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Kinematic Equations Rearrangment

  1. Nov 21, 2011 #1
    1. The problem statement, all variables and given/known data
    A= Acceleration
    Vf = Final Velocity
    Vi = Initial Velocity
    D= Displacement
    T = Time


    2. Relevant equations

    D=Vf*T - 1/2*a*(t)2

    Solve for T


    3. The attempt at a solution

    I need to solve for T: This is what I got as my attempt but it is so very wrong still
    (T)2/T = Vf - 1/2*a -D

    Please break down step by step exactly how to do this step by step... I'm seriously struggling here :(
     
  2. jcsd
  3. Nov 21, 2011 #2
    Well, the velocity in the equation is wrong to start with, that's probably why you're struggling.

    D = ViT = 0.5AT2

    Rearranging should give you a quadratic.
     
  4. Nov 21, 2011 #3

    jtbell

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    Staff: Mentor

    This is really an algebra question rather than a physics question, so I've moved this to a more appropriate forum.

    How about instead, you show us step by step how you got to your attempted answer? Then we can show you where you went wrong.

    TaxOnFear is correct that you should have a quadratic equation for t. Are you familiar with the "quadratic formula" for solving quadratic equations?
     
  5. Nov 21, 2011 #4
    No I'm not exactly sure what you mean by that.

    I just checked the text book and that is the right equation.

    Here is the question I'm stuck on:

    If the arresting device on an aircraft
    carrier stops a plane in 150 m with
    an acceleration of 15 m/s2, find
    the time the plane takes to stop.

    Here is the equation the text book says to use:
    D=Vf*T - 1/2a(T)2
    or
    D=1/2(Vf-A*T+Vf)T


    This is what I did:

    D=Vf*T - 1/2a(T)2
    +1/2a

    D+1/2a = Vf*T-(T2)
    +Vf
    D+1/2a+Vf = T-(T)2

    and this is where I get stuck... I don't know what to do now?
     
  6. Nov 21, 2011 #5

    jtbell

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    Staff: Mentor

    No, adding (1/2)a to both sides gives

    [tex]D + \frac{1}{2}a = v_f t - \frac{1}{2}at^2 + \frac{1}{2}a[/tex]
    [tex]D + \frac{1}{2}a = v_f t - \frac{1}{2}a (t^2 - 1)[/tex]
     
  7. Nov 21, 2011 #6
    okay - so that is the wrong step? Where do I go from here. I'm sorry I just need a bit more information. I'm missing the basics and a quick reminder will make it click!

    If you could even give me a step by step on it, or even a website with some basics too.
     
    Last edited: Nov 21, 2011
  8. Nov 21, 2011 #7

    jtbell

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    Staff: Mentor

    As TaxOnFear and I have noted, you really need the quadratic formula to do this. There's no way to rearrange this equation to solve for t "directly." Look up the quadratic formula if you need to refresh your memory.

    Then, as a first step, rearrange your equation so it looks like this:

    (something)*t2 + (something else)*t + (yet something else) = 0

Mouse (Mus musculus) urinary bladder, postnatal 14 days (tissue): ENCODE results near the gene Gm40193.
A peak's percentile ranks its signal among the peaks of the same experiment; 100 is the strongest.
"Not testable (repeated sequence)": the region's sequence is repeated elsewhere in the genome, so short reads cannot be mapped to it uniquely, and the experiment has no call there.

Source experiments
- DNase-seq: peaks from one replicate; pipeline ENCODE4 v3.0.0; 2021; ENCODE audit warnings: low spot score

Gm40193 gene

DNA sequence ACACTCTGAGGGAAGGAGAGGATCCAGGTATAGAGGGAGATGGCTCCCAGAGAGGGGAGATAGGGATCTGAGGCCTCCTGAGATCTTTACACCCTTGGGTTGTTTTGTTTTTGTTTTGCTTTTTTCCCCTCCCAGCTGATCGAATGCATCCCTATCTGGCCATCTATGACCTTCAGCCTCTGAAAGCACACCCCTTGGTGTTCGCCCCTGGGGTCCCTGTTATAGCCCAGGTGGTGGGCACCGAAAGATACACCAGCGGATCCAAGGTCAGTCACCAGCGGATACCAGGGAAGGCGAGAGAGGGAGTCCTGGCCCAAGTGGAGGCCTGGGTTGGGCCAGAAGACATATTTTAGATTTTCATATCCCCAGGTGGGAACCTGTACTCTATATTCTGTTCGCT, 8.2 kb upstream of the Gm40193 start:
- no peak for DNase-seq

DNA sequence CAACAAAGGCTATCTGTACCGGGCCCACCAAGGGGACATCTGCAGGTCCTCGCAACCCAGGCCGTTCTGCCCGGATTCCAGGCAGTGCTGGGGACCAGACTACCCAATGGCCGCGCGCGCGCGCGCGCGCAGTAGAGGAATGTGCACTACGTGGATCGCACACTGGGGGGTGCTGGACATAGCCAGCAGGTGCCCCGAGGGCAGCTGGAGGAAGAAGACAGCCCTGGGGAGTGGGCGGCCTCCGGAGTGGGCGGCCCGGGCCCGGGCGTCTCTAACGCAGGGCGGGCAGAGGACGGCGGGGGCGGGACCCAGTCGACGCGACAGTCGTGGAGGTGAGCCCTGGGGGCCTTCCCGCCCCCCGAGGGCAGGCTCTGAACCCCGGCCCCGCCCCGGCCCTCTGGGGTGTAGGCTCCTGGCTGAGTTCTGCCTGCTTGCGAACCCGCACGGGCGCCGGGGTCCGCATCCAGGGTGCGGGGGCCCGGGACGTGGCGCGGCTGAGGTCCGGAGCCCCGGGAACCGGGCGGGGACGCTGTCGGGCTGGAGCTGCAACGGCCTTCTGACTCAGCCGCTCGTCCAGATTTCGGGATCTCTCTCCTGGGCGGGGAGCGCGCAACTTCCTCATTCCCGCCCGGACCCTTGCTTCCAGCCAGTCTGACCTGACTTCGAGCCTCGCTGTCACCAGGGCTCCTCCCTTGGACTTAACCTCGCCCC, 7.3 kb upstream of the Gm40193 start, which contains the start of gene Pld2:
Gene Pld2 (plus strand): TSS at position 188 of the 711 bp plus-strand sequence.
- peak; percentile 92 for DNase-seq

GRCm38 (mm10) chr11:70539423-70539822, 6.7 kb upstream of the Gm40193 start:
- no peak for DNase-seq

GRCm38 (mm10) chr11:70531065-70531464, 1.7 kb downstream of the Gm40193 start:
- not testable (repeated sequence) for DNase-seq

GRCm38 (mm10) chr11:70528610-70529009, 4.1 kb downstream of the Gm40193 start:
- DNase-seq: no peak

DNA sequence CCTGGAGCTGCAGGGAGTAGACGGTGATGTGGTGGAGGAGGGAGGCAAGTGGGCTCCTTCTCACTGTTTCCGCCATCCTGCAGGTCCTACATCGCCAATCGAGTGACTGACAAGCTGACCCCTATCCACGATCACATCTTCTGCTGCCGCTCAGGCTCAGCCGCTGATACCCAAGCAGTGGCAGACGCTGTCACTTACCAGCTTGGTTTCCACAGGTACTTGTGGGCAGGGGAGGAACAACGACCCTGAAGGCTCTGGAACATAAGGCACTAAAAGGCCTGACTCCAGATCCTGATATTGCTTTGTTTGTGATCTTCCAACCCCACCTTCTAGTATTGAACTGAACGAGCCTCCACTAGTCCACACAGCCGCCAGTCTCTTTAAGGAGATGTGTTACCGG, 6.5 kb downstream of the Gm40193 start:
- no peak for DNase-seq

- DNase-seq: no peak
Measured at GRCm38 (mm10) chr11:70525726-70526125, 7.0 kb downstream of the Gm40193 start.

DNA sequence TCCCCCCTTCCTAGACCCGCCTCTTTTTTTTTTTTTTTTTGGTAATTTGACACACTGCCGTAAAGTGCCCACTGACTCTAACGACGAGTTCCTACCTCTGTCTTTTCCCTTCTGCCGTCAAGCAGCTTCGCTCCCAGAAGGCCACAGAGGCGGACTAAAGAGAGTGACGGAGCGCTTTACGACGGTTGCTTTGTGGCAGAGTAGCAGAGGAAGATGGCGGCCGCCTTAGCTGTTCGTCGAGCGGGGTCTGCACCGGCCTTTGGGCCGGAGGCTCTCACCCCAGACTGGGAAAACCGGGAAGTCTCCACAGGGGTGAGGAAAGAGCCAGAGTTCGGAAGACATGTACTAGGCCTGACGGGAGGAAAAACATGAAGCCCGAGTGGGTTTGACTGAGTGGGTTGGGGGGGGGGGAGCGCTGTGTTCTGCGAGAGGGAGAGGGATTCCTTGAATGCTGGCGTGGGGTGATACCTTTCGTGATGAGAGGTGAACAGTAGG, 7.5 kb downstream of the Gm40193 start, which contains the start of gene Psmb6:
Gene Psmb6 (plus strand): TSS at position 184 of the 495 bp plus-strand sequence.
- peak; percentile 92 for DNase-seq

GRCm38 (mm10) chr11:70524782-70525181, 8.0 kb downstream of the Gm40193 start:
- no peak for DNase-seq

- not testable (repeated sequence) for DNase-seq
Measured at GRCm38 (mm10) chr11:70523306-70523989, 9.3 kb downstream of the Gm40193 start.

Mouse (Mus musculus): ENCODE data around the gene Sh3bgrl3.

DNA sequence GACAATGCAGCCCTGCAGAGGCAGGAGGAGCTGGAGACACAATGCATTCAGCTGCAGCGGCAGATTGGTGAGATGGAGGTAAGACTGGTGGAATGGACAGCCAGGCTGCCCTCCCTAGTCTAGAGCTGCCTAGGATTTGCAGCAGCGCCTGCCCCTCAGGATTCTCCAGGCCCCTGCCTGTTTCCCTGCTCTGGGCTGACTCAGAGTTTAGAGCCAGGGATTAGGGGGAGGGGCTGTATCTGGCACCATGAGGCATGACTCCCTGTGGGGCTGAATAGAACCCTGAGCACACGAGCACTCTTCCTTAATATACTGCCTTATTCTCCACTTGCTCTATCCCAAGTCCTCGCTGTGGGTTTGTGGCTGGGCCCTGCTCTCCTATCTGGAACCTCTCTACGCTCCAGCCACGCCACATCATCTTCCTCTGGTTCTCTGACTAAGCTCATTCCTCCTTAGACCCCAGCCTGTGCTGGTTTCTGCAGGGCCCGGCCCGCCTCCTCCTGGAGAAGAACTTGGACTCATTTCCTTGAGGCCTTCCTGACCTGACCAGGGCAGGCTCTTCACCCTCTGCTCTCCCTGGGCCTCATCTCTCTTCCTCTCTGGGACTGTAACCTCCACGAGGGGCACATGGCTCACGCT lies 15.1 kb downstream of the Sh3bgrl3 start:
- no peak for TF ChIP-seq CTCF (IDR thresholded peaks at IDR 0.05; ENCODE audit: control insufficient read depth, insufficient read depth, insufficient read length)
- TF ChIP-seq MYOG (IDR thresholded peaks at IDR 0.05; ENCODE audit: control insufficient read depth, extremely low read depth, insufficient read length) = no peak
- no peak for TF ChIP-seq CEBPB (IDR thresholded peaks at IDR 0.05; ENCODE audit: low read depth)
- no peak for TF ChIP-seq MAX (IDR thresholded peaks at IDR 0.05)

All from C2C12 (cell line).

9. Nov 21, 2011 #8
    Would you be able to tell me how you would go about figure out this question:
    If the arresting device on an aircraft
    carrier stops a plane in 150 m with
    an acceleration of 15 m/s2, find
    the time the plane takes to stop

    Maybe I need to start somewhere? I do not understand the quadric equation business
     
  10. Nov 21, 2011 #9

    Mentallic

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    Homework Helper

    I had a hunch you probably wouldn't need to use the quadratic formula in your specific question. You should've given us this question in your first post :tongue:

    Think about what vf is in this question.
     
  11. Nov 21, 2011 #10
    Vf = 0 m/s becuase the plane is stopped.

    Should I be finding out what Vi is before find out the time? Ahhh you seem like you know what I need to do... A little hint here :redface:
     
  12. Nov 21, 2011 #11

    Ray Vickson

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    Science Advisor
    Homework Helper

    Hint: what is meant by the word "acceleration"? (Yes, I'm serious.) You need to work these things through for yourself; there will be no outside help available on the final exam.

    RGV
     
  13. Nov 21, 2011 #12
    Okay people I think I got it:

    T=√2*d/A

    I've worked through the problem a couple time so I think I have got this.

    When Vf or Vi = 0 you use the Scalar form of the equation.

    Am I right here?

    PS. Seriously thank you, you will probably see me back here. I'm taking Physics 30 & Math 30 applied next semester YIKES.
     
  14. Nov 21, 2011 #13

    Mentallic

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    Homework Helper

    Well, think about it. They don't tell us how fast the plane is travelling initially, but they do tell us that it decelerates to a complete stop in 150m at a rate of 15 m/s2. Doesn't it seem as though we have enough information to find out what the initial velocity of the plane is? Or even the time it was decelerating for as the question asked.

    Using [tex]D=v_ft-\frac{1}{2}at^2[/tex]

    and plugging in [itex]v_f=0[/itex], solving for t isn't quite what you had there. Try again and take it slowly, if you're still not sure, show us each step you take and we'll point at your error.
     
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